Day 4: Rae Lakes to Sixty Lakes

Day 4:  Rae Lakes to Sixty Lakes

 

This day was meant to be fun.  It was our lay-over day, meaning that we’d be camping in the same spot tonight, so we could leave the tent and the big backpacks, and simply hike out and explore the area to our heart’s content.  But at the same time, we had a vague plan:  To hike up and over into the Sixty Lakes Basin.  I’d heard that it was much less traveled than the Rae Lakes area, but was similarly beautiful.  So we wanted to check it out.  The original plan had been to backpack there, and spend the night deep in the basin.  The next day we would make it a cross-country loop by fording Woods Creek near Arrowhead Lake and heading back south on the PCT.  But that plan was dashed by the big snows this season, and that many creeks were still running dangerously high.  So we changed it to a lay-over day.

We woke up early, well-rested from the easy day yesterday, and I took a bunch of alpenglow reflection photos in the still air of dawn.  We ate breakfast while watching the sun light up the nearby peaks.  Very peaceful.

After that, we got dressed for the day’s hiking, and put some essentials in Vicki’s pack, which I would carry.  We hid the bear cans under some big boulders so they’d stay in the shade all day, and left any other gear inside the tent.  Then we headed south cross-country until we met with the Sixty Lakes Trail.  We hug a right and began climbing.  It was about 800 feet of climbing and a bit more than a mile until we reached the pass.  Along the way, we had great views down into the Rae Lakes Basin.  I got out the PeakFinder app on my phone and we put names to all the peaks around us.

We came upon a beautiful lake up at 11,200 feet elevation, near the summit/pass of the Sixty Lakes Trail.  We really liked this lake, and I took way too many panorama photos of it, from many different angles.  This was another high lake that had only recently finished thawing out from Winter.  The water was still icy cold.

We climbed up and over the pass above the lake and took in the views to the west, down into the Sixty Lakes Basin.  To the left was the highest lake, Lake 11001, and its waters drained northward to the right, down into the basin.  We couldn’t see all of the Sixty Lakes from here, of course.  Even after looking at the map, I’m still not sure why they called it that.  But there were at least thirty, which it still impressive.  It all depends on your definition of “lake,” I suppose.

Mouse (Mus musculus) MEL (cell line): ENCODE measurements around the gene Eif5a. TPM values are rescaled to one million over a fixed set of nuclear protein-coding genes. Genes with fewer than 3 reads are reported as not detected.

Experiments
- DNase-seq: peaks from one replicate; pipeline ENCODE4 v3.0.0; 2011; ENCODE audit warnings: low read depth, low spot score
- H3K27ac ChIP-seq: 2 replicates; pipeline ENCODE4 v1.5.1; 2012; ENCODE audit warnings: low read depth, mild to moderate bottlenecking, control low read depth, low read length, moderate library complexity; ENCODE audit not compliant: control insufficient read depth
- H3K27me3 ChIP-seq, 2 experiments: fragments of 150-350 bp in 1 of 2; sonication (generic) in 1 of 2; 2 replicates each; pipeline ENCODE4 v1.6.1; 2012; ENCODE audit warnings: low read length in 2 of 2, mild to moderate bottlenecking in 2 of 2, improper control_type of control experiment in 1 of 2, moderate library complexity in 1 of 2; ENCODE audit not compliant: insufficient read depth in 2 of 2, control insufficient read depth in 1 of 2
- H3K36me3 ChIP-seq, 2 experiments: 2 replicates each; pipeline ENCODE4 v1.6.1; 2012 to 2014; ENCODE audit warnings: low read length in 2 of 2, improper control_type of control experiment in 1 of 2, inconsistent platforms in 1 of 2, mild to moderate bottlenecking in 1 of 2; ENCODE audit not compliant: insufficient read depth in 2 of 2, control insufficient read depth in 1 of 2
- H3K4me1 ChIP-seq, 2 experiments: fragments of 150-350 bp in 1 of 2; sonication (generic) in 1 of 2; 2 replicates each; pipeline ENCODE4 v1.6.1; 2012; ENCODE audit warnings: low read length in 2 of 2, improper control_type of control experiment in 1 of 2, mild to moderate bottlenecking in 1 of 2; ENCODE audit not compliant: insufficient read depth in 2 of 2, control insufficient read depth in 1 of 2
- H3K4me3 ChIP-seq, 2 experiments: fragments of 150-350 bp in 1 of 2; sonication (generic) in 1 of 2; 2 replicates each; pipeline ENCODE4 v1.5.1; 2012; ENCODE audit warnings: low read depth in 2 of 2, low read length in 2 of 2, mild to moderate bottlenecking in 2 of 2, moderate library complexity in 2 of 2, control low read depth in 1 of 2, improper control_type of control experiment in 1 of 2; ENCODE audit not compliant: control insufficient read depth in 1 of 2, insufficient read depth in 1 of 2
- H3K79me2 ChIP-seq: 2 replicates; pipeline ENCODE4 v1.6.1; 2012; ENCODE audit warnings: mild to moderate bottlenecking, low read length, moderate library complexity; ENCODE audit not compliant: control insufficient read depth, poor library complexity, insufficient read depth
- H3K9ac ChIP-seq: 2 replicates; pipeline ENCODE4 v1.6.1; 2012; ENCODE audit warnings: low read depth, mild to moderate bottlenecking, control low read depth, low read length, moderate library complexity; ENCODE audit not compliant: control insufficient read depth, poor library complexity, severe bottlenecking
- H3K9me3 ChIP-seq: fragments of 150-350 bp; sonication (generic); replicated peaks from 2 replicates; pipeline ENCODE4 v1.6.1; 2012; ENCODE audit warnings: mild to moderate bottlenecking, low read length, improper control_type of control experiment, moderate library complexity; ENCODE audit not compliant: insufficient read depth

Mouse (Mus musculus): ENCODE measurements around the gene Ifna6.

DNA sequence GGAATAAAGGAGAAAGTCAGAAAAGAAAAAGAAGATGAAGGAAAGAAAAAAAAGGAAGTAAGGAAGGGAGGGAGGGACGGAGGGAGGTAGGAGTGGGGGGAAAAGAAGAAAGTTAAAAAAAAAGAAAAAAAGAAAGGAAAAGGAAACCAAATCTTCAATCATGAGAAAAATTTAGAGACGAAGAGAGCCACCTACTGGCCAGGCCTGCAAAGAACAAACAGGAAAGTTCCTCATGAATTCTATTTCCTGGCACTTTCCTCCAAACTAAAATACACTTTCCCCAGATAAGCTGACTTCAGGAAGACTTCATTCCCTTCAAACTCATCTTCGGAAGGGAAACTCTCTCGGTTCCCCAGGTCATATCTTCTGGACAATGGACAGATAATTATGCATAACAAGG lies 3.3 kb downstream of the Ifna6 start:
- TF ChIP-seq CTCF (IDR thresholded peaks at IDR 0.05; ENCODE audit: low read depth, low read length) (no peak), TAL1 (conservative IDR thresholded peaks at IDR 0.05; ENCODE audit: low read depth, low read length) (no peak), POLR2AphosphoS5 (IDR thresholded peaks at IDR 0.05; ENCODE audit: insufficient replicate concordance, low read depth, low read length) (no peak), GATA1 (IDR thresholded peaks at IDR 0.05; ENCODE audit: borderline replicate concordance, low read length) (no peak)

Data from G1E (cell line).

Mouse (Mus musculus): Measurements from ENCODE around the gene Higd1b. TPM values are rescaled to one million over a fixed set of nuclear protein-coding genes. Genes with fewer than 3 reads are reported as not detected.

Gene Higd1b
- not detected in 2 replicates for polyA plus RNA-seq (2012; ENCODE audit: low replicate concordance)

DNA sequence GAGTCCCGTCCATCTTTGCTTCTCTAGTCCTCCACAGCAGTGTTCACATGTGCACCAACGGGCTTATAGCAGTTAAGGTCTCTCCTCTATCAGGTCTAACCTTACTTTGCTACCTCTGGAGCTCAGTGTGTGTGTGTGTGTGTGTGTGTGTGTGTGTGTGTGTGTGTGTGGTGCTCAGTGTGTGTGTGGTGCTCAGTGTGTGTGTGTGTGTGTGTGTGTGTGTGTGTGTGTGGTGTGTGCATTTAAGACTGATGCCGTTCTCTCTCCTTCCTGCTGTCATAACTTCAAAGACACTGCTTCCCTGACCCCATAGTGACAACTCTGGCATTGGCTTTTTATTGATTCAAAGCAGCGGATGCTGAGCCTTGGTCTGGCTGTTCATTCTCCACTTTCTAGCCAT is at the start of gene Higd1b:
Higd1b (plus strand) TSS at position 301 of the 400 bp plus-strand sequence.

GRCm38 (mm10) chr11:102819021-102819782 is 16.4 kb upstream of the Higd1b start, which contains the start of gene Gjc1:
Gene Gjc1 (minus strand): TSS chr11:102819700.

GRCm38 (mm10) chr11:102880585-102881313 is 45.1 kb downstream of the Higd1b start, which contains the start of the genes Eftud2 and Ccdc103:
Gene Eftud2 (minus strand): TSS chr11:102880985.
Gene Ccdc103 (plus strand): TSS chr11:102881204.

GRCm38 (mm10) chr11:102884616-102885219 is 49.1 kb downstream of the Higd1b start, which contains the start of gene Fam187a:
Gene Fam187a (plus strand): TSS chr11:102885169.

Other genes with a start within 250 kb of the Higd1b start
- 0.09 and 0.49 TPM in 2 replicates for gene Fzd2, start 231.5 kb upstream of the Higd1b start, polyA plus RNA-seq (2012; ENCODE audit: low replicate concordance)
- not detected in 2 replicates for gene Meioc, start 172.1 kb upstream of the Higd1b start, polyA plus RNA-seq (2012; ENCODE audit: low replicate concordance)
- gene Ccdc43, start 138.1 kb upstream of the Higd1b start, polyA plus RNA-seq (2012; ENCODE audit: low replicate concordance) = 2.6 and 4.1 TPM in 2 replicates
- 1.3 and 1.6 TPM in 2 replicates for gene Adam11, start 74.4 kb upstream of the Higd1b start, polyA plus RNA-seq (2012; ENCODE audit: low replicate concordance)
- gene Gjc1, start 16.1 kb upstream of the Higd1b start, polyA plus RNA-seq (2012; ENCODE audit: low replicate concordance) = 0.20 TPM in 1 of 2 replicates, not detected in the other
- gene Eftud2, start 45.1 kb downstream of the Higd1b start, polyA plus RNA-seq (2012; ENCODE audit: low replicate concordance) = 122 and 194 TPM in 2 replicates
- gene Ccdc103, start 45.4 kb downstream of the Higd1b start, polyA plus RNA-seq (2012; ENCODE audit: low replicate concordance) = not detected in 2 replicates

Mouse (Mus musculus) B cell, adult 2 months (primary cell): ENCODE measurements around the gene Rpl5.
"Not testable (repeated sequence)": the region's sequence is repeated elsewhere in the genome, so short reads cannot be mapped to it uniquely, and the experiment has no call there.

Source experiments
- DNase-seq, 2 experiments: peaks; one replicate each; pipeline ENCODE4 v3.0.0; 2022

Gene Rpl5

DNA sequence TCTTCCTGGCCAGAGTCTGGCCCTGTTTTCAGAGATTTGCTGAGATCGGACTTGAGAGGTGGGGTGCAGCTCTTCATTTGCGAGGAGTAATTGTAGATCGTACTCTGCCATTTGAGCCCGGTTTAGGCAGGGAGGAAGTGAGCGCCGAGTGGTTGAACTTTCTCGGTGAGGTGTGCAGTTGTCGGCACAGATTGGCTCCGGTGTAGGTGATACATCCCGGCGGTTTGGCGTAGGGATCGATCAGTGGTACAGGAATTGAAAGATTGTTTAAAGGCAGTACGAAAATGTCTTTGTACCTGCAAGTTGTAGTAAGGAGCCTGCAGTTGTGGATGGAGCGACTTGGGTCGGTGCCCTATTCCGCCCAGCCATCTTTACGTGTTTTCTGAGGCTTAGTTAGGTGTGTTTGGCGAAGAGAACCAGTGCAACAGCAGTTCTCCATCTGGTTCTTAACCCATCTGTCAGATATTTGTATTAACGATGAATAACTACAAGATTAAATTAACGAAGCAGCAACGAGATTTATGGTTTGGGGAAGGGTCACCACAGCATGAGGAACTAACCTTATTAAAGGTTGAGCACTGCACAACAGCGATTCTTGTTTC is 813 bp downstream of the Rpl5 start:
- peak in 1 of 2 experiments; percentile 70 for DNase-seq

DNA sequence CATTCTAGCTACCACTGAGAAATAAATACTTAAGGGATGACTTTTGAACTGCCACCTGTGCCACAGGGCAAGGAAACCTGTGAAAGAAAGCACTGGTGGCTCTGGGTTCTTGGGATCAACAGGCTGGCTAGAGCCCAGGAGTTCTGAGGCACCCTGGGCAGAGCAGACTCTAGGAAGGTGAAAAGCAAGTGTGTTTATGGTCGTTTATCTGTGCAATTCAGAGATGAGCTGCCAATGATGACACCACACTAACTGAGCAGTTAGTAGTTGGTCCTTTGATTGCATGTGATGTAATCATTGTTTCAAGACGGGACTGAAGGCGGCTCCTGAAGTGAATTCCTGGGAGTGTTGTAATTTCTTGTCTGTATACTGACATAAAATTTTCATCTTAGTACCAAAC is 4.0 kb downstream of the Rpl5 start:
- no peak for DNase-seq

Across the way on the rim of the basin were a number of named peaks, and once again my phone app proved quite useful.  Some of them I’d heard of before, like Mount Clarence-King, which was the name of a 7.5 minute series USGS Topographic Quadrangle.  These were paper maps that people used to order from the government and carry with them, or buy at a camping store, back in the days before GPS receivers and easy-to-read glossy waterproof maps were available.  And, no, I’m not calling those the good old days.  It was too easy to get lost back then!  I like knowing where I am, thank you, and I’ll leave the compass buried in my pack, for emergencies only, if you don’t mind.

Of course, Vicki also took a look at the basin and realized that if she hiked down into it, she’d have to hike back uphill to get out of it, and she’s not a big fan of UP.  And besides, the best part of the hike is always the view from the top.  So we reconsidered our plan for the day.  We looked around, and there was Fin Dome, not far down the ridge from us.  We knew we couldn’t climb it (not without ropes and skill) but staying up on the ridge might be fun.  We could search for better views and explore a rarely visited section of the park.  So we left the trail and headed north on the ridge.

Panorama video looking out over the 60 Lakes Basin

We climbed along the ridgeline, which was quite a challenge due to the vegetation and large granite boulders, and got views to the east as well as to the west, depending upon where the terrain sent us.  To the west was the Sixty Lakes Basin, of course, and to the east was yet another high pond, or tarn, that was shallow and clear and cold.  We were up so high that we could even see Dragon Lake all the way across the Rae Lakes Basin.  We intended to hike up to see it tomorrow, so this was a sneak preview of sorts.

GoPro panorama view from the ridge between the Rea Lakes and 60 Lakes Basins

 

 

 

Video of Vicki glissading down the pink snow along the 60 Lakes Trail

 

Video of the water flow between the upper and lower Rae Lakes

 

 

 

 

 

For a topographic map of the hike see my CalTopo Page

For LOTS more photos of the trek see my Flickr Page

 

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